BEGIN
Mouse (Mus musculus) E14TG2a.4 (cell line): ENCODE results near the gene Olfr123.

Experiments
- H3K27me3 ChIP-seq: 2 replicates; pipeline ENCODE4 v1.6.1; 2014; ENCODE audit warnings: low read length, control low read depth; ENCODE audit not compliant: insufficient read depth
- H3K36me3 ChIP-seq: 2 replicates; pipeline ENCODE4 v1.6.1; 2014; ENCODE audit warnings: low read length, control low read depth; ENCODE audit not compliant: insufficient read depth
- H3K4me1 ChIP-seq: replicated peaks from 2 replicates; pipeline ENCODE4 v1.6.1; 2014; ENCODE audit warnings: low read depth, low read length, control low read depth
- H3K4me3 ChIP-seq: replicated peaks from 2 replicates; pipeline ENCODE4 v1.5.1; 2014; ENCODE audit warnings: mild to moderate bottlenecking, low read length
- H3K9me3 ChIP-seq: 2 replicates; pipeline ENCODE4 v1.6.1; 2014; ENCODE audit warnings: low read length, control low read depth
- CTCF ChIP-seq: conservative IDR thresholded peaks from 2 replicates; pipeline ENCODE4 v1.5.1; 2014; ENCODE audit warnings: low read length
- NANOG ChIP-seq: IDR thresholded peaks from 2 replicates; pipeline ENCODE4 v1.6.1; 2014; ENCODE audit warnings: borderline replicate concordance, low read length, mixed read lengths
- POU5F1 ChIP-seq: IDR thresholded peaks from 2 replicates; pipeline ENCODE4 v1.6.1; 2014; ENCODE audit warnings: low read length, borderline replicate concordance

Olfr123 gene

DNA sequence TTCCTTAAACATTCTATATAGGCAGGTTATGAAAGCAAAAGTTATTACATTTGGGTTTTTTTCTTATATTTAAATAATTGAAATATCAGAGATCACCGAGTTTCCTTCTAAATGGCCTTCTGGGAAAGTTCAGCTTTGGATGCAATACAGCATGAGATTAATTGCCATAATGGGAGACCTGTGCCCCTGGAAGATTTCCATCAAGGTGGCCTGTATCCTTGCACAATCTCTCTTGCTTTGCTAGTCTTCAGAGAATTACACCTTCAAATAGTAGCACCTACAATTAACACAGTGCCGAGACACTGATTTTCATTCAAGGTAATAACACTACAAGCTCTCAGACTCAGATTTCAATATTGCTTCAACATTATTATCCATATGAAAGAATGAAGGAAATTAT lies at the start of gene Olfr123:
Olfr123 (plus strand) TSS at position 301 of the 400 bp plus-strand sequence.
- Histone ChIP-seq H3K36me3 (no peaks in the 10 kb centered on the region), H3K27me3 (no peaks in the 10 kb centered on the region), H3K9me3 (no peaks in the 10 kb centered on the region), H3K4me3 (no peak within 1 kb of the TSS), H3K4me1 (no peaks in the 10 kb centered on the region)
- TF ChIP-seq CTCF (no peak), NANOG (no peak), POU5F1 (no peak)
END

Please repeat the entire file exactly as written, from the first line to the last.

Mouse (Mus musculus) E14TG2a.4 (cell line): ENCODE results near the gene Olfr123.

Experiments
- H3K27me3 ChIP-seq: 2 replicates; pipeline ENCODE4 v1.6.1; 2014; ENCODE audit warnings: low read length, control low read depth; ENCODE audit not compliant: insufficient read depth
- H3K36me3 ChIP-seq: 2 replicates; pipeline ENCODE4 v1.6.1; 2014; ENCODE audit warnings: low read length, control low read depth; ENCODE audit not compliant: insufficient read depth
- H3K4me1 ChIP-seq: replicated peaks from 2 replicates; pipeline ENCODE4 v1.6.1; 2014; ENCODE audit warnings: low read depth, low read length, control low read depth
- H3K4me3 ChIP-seq: replicated peaks from 2 replicates; pipeline ENCODE4 v1.5.1; 2014; ENCODE audit warnings: mild to moderate bottlenecking, low read length
- H3K9me3 ChIP-seq: 2 replicates; pipeline ENCODE4 v1.6.1; 2014; ENCODE audit warnings: low read length, control low read depth
- CTCF ChIP-seq: conservative IDR thresholded peaks from 2 replicates; pipeline ENCODE4 v1.5.1; 2014; ENCODE audit warnings: low read length
- NANOG ChIP-seq: IDR thresholded peaks from 2 replicates; pipeline ENCODE4 v1.6.1; 2014; ENCODE audit warnings: borderline replicate concordance, low read length, mixed read lengths
- POU5F1 ChIP-seq: IDR thresholded peaks from 2 replicates; pipeline ENCODE4 v1.6.1; 2014; ENCODE audit warnings: low read length, borderline replicate concordance

Olfr123 gene

DNA sequence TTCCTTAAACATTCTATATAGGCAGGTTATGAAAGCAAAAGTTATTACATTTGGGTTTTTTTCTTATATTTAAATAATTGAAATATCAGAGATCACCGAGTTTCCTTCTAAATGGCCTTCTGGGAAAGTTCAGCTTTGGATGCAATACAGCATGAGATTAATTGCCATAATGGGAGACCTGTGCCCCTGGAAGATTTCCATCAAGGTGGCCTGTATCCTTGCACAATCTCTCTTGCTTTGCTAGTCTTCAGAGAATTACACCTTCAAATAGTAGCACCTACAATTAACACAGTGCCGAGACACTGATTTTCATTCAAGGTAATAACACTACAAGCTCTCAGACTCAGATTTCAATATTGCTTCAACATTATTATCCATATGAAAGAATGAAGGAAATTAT lies at the start of gene Olfr123:
Olfr123 (plus strand) TSS at position 301 of the 400 bp plus-strand sequence.
- Histone ChIP-seq H3K36me3 (no peaks in the 10 kb centered on the region), H3K27me3 (no peaks in the 10 kb centered on the region), H3K9me3 (no peaks in the 10 kb centered on the region), H3K4me3 (no peak within 1 kb of the TSS), H3K4me1 (no peaks in the 10 kb centered on the region)
- TF ChIP-seq CTCF (no peak), NANOG (no peak), POU5F1 (no peak)